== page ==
Q We planted some October Glory trees in full sun about 12 years ago. They flourished and were gorgeous for the first 10 years. However, last fall and this fall, they started shedding dried up leaves from the inside of the trees in late September. And by the first of November, they have already shed about 80 percent of their leaves -- and the leaves that are left don't contain the vivid color they are known to display. Have any ideas on why this is happening? They are well watered from the irrigation system.
A I think your trees need further investigation. This has been one of the best years for fall color on red maples that I have ever seen. The fact that your trees are shutting down early leads me to believe you have something else going on. It is not water related this year -- we have had ample rainfall, and maples are quite tolerant of weather conditions. Do you see any scarring or cracking on the trunk of the tree, particularly on the southwest side of the trunk? Maples are fairly susceptible to sunscald on the trunk, which can lead to diseases. If you do have sunscald damage, eventually the dead bark and cambium tissue will loosen and peel away from the underlying wood. This damaged tissue can lead to problems with wood-boring insects, canker disease fungi, or wood decay fungi. You can take pictures and sample of the leaves and stems to your county extension office for further diagnosis.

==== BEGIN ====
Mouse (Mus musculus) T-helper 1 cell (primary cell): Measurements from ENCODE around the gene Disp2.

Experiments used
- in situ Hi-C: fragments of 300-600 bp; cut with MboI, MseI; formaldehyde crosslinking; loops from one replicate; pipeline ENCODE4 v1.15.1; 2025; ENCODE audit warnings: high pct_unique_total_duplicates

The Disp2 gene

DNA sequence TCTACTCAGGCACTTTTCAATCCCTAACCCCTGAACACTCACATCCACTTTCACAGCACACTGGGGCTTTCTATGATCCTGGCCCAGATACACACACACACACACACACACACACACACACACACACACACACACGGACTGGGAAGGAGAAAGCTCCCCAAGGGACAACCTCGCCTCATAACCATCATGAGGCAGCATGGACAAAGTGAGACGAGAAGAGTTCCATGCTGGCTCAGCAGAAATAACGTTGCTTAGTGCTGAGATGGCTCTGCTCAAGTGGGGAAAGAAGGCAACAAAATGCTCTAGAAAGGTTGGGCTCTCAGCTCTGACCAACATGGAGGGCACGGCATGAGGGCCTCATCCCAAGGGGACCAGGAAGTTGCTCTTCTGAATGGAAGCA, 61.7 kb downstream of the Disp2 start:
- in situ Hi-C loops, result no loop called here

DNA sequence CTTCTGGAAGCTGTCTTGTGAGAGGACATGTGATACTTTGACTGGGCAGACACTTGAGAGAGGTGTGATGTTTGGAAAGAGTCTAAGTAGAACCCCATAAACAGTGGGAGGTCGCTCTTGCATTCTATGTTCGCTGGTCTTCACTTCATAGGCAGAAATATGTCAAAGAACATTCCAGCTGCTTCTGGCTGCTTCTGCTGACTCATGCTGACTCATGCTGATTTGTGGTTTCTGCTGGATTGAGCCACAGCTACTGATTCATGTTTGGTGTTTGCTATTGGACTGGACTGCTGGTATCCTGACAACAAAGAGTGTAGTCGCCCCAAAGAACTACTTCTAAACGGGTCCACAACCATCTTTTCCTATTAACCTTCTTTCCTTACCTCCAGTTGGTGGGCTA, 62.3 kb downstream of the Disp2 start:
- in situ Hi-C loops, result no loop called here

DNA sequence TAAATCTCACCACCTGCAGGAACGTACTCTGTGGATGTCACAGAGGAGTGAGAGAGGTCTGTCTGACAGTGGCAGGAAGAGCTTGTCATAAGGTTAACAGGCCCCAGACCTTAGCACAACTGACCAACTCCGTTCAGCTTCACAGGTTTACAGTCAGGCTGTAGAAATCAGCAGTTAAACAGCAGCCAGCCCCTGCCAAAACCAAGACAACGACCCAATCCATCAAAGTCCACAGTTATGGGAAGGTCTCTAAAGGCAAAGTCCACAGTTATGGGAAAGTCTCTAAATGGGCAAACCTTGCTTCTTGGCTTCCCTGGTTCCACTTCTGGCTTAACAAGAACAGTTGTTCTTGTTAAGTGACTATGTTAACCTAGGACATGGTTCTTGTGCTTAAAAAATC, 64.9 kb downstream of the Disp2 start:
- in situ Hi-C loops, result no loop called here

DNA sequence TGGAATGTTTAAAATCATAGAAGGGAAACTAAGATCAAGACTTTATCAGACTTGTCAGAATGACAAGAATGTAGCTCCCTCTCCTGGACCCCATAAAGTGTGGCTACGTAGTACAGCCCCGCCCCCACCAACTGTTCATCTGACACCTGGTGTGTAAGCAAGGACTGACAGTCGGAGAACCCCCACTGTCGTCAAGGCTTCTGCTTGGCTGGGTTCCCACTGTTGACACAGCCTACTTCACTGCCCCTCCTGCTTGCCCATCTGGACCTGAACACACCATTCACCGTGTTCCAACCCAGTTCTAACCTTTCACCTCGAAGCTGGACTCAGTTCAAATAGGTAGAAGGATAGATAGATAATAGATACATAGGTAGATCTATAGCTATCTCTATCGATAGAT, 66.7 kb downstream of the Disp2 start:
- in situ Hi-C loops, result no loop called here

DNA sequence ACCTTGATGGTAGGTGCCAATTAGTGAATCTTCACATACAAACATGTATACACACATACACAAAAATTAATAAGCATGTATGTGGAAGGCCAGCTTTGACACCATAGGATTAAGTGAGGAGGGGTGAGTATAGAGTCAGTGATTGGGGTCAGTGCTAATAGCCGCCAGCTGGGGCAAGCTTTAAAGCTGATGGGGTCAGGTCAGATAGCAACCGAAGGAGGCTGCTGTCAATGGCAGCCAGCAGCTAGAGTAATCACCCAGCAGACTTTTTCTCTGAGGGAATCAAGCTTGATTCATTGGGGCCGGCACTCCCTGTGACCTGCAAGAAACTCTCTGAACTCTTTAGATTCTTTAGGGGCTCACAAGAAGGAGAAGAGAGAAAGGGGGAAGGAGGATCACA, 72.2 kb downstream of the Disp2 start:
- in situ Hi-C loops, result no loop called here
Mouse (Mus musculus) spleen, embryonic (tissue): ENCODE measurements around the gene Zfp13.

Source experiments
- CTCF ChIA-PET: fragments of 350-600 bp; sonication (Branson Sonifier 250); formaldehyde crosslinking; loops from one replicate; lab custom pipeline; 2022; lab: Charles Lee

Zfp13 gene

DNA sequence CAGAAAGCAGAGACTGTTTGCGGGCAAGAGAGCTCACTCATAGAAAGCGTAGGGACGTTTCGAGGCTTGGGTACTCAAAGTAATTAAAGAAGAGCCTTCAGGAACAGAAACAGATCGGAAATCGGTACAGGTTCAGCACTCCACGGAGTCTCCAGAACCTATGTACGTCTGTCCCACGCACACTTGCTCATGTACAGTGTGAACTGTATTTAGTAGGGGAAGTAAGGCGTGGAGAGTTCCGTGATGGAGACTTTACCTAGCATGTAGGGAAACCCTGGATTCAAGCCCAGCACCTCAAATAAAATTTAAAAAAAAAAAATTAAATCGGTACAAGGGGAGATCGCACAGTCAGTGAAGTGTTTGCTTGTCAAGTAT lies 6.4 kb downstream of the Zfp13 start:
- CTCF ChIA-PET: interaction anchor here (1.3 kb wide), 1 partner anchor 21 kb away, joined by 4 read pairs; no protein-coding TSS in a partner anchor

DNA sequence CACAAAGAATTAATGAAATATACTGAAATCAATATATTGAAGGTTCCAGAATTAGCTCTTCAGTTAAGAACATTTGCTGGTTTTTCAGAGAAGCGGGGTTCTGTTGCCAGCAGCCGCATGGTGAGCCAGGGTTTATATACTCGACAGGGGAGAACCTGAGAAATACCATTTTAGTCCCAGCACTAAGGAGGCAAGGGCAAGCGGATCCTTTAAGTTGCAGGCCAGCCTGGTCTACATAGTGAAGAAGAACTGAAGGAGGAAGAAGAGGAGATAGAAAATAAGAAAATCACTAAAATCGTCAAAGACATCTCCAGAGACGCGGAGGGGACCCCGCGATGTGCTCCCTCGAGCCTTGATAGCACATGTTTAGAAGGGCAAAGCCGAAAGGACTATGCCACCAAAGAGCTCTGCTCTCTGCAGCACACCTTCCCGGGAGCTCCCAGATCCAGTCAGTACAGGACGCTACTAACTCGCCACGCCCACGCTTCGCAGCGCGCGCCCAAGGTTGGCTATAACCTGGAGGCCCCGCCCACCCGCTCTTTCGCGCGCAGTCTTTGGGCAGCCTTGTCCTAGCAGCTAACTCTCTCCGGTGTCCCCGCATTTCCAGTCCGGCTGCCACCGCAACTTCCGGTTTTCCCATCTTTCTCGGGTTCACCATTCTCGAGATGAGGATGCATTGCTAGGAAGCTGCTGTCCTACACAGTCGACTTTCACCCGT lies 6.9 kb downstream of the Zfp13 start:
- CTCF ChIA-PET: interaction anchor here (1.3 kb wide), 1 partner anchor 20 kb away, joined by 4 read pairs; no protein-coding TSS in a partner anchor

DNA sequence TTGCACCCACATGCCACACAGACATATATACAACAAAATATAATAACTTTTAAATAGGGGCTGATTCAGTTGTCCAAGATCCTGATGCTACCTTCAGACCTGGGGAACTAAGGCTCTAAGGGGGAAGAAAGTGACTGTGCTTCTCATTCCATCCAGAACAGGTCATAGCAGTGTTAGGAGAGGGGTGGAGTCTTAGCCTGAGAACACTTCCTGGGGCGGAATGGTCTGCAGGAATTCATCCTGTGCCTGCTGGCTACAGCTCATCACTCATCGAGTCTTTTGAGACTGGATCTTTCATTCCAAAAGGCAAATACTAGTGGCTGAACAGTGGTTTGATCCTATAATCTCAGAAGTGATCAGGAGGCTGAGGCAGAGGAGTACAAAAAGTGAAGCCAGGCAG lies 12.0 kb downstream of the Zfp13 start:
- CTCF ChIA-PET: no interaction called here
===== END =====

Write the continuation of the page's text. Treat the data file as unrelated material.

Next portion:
Q Could you help us identify this plant [writer sent a photo]? Thanks in advance for your help.
A I believe the plant in question is commonly called groundsel bush -- Baccharis halimifolia. It is the plant you see dotting the roadsides this time of year with white flowers. This plant is dioecious -- which means there are separate male and female plants. The showy one is the female, and the white color is actually silky hairs, much like you see on dandelion flowers. Female flowers will have many of these white bristles or hairs, while the male flowers will have few. They are fairly weedy looking until they begin their fall bloom. It freely reseeds itself, which could be the reason for it appearing in the potted plant.
Q I would like information on this tree [writer sent photo]. I have never seen anything like it. The tree has long thorns on the trunk. This tree was spotted during a walk along Hot Springs Creek in Hot Springs.
A Wow, that is a lot of thorns for even a honey locust tree. The tree in question is the native honey locust tree -- Gleditsia triacanthos. It has dangerous thorns on the trunk and the branches. The thorns grow from 3 to 8 inches long and are often produced in clusters on the trunk. It is not recommended for home landscapes for an obvious reason. In the past, the thorns have been used for nails, fish hooks, sewing needles and more, but use extreme caution trying to use them -- they are sharp and tough. A thornless cultivar is on the market and does have great yellow fall color.
Q What kind of grass is this [writer sent photo] and how do I get rid of it?
A While the weed does resemble a grass, it is actually a sedge called kyllinga and is closely related to nutsedge or nutgrass. It can be difficult to control. There are several products which can help including: SedgeHammer (halosulfuron) which is a good sedge control choice because it is effective on the common sedges, comes in a small package and has surfactant added to it, plus it is safe on all turfgrasses. HiYield Nutsedge Control also contains halosulfuron. Ortho Nutsedge Killer for Lawns (sulfentrazone) is a quick acting herbicide that is fairly effective on most sedges and safe on most lawn grasses. Repeated applications will be necessary throughout the growing season.
Janet B. Carson is a horticulture specialist for the University of Arkansas Cooperative Extension Service. Write to her at 2301 S. University Ave., Little Rock, Ark. 72204 or email her at
HomeStyle on 11/24/2018
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